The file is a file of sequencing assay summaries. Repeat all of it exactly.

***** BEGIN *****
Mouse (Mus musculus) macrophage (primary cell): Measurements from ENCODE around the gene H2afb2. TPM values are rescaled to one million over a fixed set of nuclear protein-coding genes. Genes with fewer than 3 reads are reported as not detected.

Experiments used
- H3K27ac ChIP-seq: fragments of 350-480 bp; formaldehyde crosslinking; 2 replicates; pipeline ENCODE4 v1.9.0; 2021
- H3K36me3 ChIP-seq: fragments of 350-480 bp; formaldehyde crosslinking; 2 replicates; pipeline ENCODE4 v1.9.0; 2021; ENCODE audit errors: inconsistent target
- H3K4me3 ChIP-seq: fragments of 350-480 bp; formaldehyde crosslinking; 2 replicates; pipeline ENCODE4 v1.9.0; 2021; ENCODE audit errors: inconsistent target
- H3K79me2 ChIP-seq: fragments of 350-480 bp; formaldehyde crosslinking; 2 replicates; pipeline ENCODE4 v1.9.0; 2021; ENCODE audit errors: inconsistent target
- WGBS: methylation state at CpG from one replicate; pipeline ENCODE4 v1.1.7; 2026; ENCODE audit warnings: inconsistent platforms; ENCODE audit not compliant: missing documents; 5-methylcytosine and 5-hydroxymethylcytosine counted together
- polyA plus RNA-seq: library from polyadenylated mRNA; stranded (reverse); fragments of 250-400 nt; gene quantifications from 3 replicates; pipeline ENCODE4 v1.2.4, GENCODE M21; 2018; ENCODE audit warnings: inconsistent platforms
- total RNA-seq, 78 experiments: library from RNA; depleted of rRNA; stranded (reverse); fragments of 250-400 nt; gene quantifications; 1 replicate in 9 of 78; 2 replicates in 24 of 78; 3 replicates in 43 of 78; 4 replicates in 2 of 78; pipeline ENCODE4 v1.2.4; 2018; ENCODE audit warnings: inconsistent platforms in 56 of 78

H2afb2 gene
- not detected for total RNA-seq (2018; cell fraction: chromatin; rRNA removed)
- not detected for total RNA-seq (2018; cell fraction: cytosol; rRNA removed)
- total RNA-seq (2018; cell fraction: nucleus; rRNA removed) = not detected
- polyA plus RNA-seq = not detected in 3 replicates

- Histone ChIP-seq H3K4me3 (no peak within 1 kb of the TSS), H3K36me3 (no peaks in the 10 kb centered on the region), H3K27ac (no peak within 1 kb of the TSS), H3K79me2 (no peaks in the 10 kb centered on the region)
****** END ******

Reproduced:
Mouse (Mus musculus) macrophage (primary cell): Measurements from ENCODE around the gene H2afb2. TPM values are rescaled to one million over a fixed set of nuclear protein-coding genes. Genes with fewer than 3 reads are reported as not detected.

Experiments used
- H3K27ac ChIP-seq: fragments of 350-480 bp; formaldehyde crosslinking; 2 replicates; pipeline ENCODE4 v1.9.0; 2021
- H3K36me3 ChIP-seq: fragments of 350-480 bp; formaldehyde crosslinking; 2 replicates; pipeline ENCODE4 v1.9.0; 2021; ENCODE audit errors: inconsistent target
- H3K4me3 ChIP-seq: fragments of 350-480 bp; formaldehyde crosslinking; 2 replicates; pipeline ENCODE4 v1.9.0; 2021; ENCODE audit errors: inconsistent target
- H3K79me2 ChIP-seq: fragments of 350-480 bp; formaldehyde crosslinking; 2 replicates; pipeline ENCODE4 v1.9.0; 2021; ENCODE audit errors: inconsistent target
- WGBS: methylation state at CpG from one replicate; pipeline ENCODE4 v1.1.7; 2026; ENCODE audit warnings: inconsistent platforms; ENCODE audit not compliant: missing documents; 5-methylcytosine and 5-hydroxymethylcytosine counted together
- polyA plus RNA-seq: library from polyadenylated mRNA; stranded (reverse); fragments of 250-400 nt; gene quantifications from 3 replicates; pipeline ENCODE4 v1.2.4, GENCODE M21; 2018; ENCODE audit warnings: inconsistent platforms
- total RNA-seq, 78 experiments: library from RNA; depleted of rRNA; stranded (reverse); fragments of 250-400 nt; gene quantifications; 1 replicate in 9 of 78; 2 replicates in 24 of 78; 3 replicates in 43 of 78; 4 replicates in 2 of 78; pipeline ENCODE4 v1.2.4; 2018; ENCODE audit warnings: inconsistent platforms in 56 of 78

H2afb2 gene
- not detected for total RNA-seq (2018; cell fraction: chromatin; rRNA removed)
- not detected for total RNA-seq (2018; cell fraction: cytosol; rRNA removed)
- total RNA-seq (2018; cell fraction: nucleus; rRNA removed) = not detected
- polyA plus RNA-seq = not detected in 3 replicates

- Histone ChIP-seq H3K4me3 (no peak within 1 kb of the TSS), H3K36me3 (no peaks in the 10 kb centered on the region), H3K27ac (no peak within 1 kb of the TSS), H3K79me2 (no peaks in the 10 kb centered on the region)